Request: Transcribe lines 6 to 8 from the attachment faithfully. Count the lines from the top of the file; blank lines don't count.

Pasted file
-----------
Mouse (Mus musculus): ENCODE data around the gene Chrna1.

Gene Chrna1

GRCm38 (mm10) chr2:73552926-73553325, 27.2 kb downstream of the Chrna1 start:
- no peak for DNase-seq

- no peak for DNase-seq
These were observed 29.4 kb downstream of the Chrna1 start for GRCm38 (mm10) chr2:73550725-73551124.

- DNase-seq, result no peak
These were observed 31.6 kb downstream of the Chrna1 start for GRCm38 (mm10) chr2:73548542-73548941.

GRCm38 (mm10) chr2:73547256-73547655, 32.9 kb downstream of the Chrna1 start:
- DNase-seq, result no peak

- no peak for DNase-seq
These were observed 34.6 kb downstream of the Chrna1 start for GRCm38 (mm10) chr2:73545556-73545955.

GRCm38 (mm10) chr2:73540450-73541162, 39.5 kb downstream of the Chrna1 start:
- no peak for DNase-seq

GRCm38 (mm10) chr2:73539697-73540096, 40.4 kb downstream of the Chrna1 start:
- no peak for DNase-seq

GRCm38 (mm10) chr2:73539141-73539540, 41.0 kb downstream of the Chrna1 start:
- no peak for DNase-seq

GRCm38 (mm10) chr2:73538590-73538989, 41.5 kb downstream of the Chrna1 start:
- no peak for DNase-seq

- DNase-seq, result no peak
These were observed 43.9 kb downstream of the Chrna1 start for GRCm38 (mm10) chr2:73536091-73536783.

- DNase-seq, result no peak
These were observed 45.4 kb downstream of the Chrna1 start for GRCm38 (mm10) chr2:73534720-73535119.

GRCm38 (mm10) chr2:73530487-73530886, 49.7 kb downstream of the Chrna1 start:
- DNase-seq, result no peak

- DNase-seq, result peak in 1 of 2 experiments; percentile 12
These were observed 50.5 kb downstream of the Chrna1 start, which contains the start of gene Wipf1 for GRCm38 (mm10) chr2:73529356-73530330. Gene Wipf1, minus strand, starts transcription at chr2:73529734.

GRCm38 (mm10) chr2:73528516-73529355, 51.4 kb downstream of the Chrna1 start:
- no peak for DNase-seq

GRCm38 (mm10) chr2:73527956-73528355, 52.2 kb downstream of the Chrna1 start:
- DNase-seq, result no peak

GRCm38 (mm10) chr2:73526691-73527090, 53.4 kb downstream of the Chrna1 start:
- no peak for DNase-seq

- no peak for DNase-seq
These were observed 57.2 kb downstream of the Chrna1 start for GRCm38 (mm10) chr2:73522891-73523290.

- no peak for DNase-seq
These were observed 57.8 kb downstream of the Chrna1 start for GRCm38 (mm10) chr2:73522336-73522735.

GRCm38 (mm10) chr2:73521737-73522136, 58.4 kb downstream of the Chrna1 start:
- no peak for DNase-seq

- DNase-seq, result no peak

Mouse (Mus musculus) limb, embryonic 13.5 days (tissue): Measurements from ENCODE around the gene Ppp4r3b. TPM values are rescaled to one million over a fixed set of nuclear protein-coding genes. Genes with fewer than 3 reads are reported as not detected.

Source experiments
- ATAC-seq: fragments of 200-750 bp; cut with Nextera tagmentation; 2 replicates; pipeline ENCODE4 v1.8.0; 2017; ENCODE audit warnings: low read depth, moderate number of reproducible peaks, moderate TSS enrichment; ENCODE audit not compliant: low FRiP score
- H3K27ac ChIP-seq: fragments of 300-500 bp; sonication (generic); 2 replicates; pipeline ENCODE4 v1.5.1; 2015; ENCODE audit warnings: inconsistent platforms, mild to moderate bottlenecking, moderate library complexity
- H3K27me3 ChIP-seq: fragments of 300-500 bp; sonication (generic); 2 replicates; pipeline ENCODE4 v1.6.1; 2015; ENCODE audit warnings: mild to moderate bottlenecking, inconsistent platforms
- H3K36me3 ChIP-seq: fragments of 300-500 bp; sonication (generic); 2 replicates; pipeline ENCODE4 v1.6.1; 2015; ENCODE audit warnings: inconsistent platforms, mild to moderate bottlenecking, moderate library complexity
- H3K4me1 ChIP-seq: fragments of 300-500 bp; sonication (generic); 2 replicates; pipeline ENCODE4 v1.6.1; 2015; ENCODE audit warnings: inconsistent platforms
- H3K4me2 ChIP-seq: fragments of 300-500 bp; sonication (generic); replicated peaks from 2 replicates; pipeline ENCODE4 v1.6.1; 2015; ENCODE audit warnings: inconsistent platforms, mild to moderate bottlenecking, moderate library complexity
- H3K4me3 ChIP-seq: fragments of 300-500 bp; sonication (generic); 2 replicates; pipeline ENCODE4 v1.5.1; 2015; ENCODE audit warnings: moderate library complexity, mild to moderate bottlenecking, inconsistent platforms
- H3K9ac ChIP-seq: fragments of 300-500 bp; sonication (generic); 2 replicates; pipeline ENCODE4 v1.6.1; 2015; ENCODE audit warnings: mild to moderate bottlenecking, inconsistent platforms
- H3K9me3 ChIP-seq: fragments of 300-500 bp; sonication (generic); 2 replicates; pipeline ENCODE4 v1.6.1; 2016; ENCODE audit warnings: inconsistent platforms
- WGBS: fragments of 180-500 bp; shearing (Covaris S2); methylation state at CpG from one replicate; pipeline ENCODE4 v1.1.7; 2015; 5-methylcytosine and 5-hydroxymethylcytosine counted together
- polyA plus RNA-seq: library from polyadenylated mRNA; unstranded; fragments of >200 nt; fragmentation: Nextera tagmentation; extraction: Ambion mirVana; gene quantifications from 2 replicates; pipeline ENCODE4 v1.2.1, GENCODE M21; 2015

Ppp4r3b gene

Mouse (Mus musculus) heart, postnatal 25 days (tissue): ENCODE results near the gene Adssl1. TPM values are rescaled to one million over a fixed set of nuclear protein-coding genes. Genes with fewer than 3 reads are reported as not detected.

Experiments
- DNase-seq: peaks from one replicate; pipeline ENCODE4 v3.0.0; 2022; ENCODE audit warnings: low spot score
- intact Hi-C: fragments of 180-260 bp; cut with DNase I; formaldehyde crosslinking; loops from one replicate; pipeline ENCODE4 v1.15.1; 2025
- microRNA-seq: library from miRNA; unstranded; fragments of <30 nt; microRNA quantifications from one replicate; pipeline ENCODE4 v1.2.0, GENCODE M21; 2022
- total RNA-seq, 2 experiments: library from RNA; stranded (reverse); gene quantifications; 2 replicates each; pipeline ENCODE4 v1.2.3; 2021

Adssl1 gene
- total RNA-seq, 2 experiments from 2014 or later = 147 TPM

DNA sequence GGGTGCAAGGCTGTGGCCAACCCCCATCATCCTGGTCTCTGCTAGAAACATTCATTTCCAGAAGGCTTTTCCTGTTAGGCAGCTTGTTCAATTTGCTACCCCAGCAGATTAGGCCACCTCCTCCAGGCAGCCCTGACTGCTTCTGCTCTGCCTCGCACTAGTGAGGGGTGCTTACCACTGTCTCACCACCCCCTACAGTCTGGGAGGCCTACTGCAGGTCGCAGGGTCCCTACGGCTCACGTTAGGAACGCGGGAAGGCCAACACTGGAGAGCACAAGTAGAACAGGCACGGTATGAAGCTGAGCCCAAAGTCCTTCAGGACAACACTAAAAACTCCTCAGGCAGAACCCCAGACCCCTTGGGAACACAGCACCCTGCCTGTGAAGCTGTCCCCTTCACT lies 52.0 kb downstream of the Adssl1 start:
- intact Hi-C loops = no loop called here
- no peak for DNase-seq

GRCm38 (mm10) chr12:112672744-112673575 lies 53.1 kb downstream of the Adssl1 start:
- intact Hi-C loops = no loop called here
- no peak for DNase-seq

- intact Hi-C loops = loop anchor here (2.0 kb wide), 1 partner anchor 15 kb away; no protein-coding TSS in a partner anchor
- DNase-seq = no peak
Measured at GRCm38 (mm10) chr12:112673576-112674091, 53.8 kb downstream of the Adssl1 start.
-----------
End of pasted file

These were observed 29.4 kb downstream of the Chrna1 start for GRCm38 (mm10) chr2:73550725-73551124.

- DNase-seq, result no peak
These were observed 31.6 kb downstream of the Chrna1 start for GRCm38 (mm10) chr2:73548542-73548941.